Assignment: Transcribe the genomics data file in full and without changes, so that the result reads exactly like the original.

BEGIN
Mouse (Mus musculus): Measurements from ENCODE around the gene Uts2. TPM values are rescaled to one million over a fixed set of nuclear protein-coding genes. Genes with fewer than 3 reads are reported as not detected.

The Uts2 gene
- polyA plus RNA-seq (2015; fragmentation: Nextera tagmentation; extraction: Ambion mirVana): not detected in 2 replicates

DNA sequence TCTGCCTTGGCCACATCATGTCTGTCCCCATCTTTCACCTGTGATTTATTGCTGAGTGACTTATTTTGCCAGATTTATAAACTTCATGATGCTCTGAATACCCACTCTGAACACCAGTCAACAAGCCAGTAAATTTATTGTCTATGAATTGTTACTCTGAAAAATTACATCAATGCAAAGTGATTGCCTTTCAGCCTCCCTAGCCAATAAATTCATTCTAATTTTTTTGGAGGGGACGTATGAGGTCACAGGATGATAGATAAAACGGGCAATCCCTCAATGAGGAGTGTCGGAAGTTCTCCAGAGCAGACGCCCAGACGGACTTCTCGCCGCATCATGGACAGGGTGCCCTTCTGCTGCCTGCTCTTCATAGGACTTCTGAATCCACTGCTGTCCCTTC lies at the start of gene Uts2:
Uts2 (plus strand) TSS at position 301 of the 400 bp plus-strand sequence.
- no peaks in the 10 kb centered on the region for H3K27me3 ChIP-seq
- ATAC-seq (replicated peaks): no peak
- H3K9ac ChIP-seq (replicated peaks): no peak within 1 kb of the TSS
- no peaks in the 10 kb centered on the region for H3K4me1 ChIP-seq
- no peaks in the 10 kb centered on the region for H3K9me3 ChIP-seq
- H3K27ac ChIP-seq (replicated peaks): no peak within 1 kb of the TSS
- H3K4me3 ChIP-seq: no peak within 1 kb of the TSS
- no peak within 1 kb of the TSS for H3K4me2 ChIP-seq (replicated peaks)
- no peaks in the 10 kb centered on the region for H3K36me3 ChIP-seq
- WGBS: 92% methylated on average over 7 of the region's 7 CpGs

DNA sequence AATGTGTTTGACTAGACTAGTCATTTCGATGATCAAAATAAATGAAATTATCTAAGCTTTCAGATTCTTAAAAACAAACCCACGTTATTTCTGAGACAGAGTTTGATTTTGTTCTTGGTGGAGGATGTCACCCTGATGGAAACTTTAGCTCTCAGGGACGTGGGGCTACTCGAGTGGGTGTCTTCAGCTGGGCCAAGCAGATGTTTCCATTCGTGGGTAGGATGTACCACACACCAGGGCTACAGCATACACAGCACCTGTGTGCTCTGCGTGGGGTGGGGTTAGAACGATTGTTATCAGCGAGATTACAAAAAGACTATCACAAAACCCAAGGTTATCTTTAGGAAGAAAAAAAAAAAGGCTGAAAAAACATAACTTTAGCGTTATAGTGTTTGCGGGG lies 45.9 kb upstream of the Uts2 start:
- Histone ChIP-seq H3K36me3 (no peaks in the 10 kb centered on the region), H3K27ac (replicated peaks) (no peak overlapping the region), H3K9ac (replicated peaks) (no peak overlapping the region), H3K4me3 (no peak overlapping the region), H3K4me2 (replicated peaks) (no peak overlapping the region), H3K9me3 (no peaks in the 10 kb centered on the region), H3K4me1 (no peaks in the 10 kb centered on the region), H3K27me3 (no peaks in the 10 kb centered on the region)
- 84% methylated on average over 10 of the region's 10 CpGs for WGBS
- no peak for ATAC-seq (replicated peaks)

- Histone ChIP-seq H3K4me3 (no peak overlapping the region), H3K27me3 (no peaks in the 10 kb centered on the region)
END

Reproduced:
Mouse (Mus musculus): Measurements from ENCODE around the gene Uts2. TPM values are rescaled to one million over a fixed set of nuclear protein-coding genes. Genes with fewer than 3 reads are reported as not detected.

The Uts2 gene
- polyA plus RNA-seq (2015; fragmentation: Nextera tagmentation; extraction: Ambion mirVana): not detected in 2 replicates

DNA sequence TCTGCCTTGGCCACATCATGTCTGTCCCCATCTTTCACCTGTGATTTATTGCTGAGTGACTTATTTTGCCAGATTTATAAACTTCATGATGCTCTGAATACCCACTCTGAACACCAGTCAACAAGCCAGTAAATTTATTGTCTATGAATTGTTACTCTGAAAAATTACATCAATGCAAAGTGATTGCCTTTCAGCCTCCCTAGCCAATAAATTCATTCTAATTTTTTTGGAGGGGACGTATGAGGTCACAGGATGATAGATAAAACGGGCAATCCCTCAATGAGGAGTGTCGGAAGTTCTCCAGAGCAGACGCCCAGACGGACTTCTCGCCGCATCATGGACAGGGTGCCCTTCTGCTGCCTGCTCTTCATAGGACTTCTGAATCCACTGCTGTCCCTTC lies at the start of gene Uts2:
Uts2 (plus strand) TSS at position 301 of the 400 bp plus-strand sequence.
- no peaks in the 10 kb centered on the region for H3K27me3 ChIP-seq
- ATAC-seq (replicated peaks): no peak
- H3K9ac ChIP-seq (replicated peaks): no peak within 1 kb of the TSS
- no peaks in the 10 kb centered on the region for H3K4me1 ChIP-seq
- no peaks in the 10 kb centered on the region for H3K9me3 ChIP-seq
- H3K27ac ChIP-seq (replicated peaks): no peak within 1 kb of the TSS
- H3K4me3 ChIP-seq: no peak within 1 kb of the TSS
- no peak within 1 kb of the TSS for H3K4me2 ChIP-seq (replicated peaks)
- no peaks in the 10 kb centered on the region for H3K36me3 ChIP-seq
- WGBS: 92% methylated on average over 7 of the region's 7 CpGs

DNA sequence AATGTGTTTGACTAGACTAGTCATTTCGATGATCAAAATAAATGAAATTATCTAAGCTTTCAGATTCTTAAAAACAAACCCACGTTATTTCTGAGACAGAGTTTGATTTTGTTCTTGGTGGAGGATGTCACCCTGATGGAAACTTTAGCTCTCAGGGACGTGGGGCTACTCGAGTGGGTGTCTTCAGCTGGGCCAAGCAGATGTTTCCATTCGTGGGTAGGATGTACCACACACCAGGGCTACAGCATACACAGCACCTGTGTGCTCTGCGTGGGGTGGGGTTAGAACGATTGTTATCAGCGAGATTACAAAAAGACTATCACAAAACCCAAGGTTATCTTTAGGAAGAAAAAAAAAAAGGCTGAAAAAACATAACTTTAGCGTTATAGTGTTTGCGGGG lies 45.9 kb upstream of the Uts2 start:
- Histone ChIP-seq H3K36me3 (no peaks in the 10 kb centered on the region), H3K27ac (replicated peaks) (no peak overlapping the region), H3K9ac (replicated peaks) (no peak overlapping the region), H3K4me3 (no peak overlapping the region), H3K4me2 (replicated peaks) (no peak overlapping the region), H3K9me3 (no peaks in the 10 kb centered on the region), H3K4me1 (no peaks in the 10 kb centered on the region), H3K27me3 (no peaks in the 10 kb centered on the region)
- 84% methylated on average over 10 of the region's 10 CpGs for WGBS
- no peak for ATAC-seq (replicated peaks)

- Histone ChIP-seq H3K4me3 (no peak overlapping the region), H3K27me3 (no peaks in the 10 kb centered on the region)